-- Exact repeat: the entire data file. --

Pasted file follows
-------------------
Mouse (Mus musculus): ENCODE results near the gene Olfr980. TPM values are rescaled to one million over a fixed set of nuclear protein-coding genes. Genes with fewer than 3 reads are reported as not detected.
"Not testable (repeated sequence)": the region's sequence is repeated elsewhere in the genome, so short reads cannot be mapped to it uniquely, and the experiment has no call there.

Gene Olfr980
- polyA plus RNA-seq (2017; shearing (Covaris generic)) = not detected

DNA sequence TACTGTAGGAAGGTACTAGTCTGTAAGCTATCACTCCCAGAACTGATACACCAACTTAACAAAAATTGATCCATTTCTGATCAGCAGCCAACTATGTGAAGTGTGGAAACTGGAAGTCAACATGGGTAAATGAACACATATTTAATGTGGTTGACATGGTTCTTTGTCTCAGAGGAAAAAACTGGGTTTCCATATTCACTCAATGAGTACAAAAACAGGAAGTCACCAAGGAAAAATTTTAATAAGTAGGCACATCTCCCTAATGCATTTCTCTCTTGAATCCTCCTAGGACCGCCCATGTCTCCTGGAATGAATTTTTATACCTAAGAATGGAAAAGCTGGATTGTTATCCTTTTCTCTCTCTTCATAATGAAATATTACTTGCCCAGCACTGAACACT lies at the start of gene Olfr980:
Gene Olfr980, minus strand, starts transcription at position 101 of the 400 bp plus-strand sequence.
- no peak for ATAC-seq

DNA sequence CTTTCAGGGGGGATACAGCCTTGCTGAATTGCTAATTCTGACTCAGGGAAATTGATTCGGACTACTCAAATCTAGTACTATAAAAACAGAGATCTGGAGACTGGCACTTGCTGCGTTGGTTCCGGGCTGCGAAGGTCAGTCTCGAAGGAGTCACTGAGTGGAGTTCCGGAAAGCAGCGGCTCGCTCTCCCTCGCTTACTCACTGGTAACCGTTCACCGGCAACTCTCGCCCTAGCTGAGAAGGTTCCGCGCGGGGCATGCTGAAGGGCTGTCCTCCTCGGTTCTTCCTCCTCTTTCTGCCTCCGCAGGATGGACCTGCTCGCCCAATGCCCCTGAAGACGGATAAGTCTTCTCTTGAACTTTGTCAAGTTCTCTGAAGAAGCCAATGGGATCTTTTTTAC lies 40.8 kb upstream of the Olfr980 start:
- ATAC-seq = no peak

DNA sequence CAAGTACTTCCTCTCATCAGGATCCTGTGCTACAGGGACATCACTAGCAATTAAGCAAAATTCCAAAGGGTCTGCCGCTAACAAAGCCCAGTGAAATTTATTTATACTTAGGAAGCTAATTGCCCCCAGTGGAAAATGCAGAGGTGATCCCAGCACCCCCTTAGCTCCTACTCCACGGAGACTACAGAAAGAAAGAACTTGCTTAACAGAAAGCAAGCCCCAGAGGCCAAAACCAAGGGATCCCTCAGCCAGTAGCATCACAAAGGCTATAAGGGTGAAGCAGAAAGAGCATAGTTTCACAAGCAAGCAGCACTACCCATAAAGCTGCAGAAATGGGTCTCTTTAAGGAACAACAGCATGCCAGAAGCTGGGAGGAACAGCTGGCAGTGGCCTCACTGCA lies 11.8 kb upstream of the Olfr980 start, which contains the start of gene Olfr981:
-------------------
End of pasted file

Mouse (Mus musculus): ENCODE results near the gene Olfr980. TPM values are rescaled to one million over a fixed set of nuclear protein-coding genes. Genes with fewer than 3 reads are reported as not detected.
"Not testable (repeated sequence)": the region's sequence is repeated elsewhere in the genome, so short reads cannot be mapped to it uniquely, and the experiment has no call there.

Gene Olfr980
- polyA plus RNA-seq (2017; shearing (Covaris generic)) = not detected

DNA sequence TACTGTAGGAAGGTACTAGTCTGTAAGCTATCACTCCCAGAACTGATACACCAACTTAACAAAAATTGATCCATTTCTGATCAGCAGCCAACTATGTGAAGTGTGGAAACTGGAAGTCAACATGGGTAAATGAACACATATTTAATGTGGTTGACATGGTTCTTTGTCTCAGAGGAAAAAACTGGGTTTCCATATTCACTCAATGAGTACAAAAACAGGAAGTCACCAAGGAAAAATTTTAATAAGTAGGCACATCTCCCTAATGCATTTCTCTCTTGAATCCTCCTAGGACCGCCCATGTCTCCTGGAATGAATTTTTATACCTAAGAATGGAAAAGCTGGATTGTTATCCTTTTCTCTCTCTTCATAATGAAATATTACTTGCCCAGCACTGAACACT lies at the start of gene Olfr980:
Gene Olfr980, minus strand, starts transcription at position 101 of the 400 bp plus-strand sequence.
- no peak for ATAC-seq

DNA sequence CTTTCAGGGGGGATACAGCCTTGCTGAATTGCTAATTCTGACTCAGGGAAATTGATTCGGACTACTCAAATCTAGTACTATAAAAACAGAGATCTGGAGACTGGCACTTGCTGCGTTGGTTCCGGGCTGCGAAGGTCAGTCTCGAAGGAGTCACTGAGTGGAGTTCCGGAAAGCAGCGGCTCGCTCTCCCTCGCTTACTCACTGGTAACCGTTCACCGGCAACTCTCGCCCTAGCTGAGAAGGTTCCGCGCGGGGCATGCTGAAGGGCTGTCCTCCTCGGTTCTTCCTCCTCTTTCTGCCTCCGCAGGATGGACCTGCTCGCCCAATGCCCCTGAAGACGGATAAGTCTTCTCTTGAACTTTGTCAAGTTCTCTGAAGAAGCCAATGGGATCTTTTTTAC lies 40.8 kb upstream of the Olfr980 start:
- ATAC-seq = no peak

DNA sequence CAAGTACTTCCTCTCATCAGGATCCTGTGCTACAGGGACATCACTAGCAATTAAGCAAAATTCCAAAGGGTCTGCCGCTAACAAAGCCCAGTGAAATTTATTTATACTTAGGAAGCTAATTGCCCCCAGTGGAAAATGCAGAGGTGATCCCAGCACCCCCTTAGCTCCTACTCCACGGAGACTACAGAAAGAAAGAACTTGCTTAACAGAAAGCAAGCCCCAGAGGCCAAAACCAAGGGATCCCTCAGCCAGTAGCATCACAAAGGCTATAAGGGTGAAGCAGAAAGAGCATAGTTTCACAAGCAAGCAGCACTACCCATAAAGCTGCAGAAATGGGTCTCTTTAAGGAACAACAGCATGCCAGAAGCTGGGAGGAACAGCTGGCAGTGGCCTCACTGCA lies 11.8 kb upstream of the Olfr980 start, which contains the start of gene Olfr981: